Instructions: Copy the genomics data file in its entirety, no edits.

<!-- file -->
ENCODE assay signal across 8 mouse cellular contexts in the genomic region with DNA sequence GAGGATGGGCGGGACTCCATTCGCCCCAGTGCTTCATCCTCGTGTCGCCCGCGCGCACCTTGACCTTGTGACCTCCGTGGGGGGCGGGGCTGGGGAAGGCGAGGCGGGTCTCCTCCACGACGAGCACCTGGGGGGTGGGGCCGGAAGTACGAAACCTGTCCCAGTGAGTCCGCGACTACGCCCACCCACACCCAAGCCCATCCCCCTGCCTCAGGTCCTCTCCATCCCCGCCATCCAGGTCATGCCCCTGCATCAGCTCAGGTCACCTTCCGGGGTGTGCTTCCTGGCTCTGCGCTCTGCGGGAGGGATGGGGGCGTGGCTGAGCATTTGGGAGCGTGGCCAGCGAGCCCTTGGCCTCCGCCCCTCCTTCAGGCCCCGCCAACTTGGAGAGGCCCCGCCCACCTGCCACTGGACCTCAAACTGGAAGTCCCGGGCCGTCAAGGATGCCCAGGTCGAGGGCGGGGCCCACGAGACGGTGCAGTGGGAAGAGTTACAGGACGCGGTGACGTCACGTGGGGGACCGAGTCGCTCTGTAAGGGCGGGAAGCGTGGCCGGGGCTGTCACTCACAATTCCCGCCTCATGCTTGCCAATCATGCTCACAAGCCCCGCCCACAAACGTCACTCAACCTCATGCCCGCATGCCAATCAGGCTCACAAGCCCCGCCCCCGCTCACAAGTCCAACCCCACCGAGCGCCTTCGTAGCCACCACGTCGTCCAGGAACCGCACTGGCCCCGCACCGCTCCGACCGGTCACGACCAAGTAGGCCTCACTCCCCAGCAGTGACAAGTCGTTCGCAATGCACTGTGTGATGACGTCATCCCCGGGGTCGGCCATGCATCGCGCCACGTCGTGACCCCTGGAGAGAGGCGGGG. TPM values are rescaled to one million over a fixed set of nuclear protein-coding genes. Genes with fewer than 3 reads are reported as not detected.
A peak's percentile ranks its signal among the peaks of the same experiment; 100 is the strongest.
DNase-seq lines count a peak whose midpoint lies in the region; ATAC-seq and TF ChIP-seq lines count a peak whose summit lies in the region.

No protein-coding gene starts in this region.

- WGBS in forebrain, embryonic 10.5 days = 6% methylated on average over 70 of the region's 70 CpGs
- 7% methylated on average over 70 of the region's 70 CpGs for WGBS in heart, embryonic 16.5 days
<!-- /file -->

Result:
ENCODE assay signal across 8 mouse cellular contexts in the genomic region with DNA sequence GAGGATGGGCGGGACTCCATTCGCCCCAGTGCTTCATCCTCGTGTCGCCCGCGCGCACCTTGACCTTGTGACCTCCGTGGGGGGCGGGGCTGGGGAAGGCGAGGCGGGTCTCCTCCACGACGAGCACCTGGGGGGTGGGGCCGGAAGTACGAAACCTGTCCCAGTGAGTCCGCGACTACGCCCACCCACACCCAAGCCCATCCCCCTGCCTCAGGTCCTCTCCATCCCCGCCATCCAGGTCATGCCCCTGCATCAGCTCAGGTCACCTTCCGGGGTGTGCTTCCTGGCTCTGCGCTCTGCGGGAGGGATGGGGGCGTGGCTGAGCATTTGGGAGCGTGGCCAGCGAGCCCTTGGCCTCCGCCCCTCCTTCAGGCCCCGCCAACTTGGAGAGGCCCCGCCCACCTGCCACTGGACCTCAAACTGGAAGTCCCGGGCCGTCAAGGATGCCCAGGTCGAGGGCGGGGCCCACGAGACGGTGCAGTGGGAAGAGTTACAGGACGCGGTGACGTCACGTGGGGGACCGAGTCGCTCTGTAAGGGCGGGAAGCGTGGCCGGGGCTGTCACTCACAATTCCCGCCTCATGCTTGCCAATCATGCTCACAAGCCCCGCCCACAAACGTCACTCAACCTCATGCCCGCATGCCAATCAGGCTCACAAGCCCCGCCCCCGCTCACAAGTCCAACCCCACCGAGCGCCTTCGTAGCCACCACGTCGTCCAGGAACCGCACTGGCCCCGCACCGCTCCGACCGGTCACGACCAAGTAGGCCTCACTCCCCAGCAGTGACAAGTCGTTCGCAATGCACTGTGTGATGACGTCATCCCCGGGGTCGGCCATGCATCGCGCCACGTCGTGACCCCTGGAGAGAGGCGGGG. TPM values are rescaled to one million over a fixed set of nuclear protein-coding genes. Genes with fewer than 3 reads are reported as not detected.
A peak's percentile ranks its signal among the peaks of the same experiment; 100 is the strongest.
DNase-seq lines count a peak whose midpoint lies in the region; ATAC-seq and TF ChIP-seq lines count a peak whose summit lies in the region.

No protein-coding gene starts in this region.

- WGBS in forebrain, embryonic 10.5 days = 6% methylated on average over 70 of the region's 70 CpGs
- 7% methylated on average over 70 of the region's 70 CpGs for WGBS in heart, embryonic 16.5 days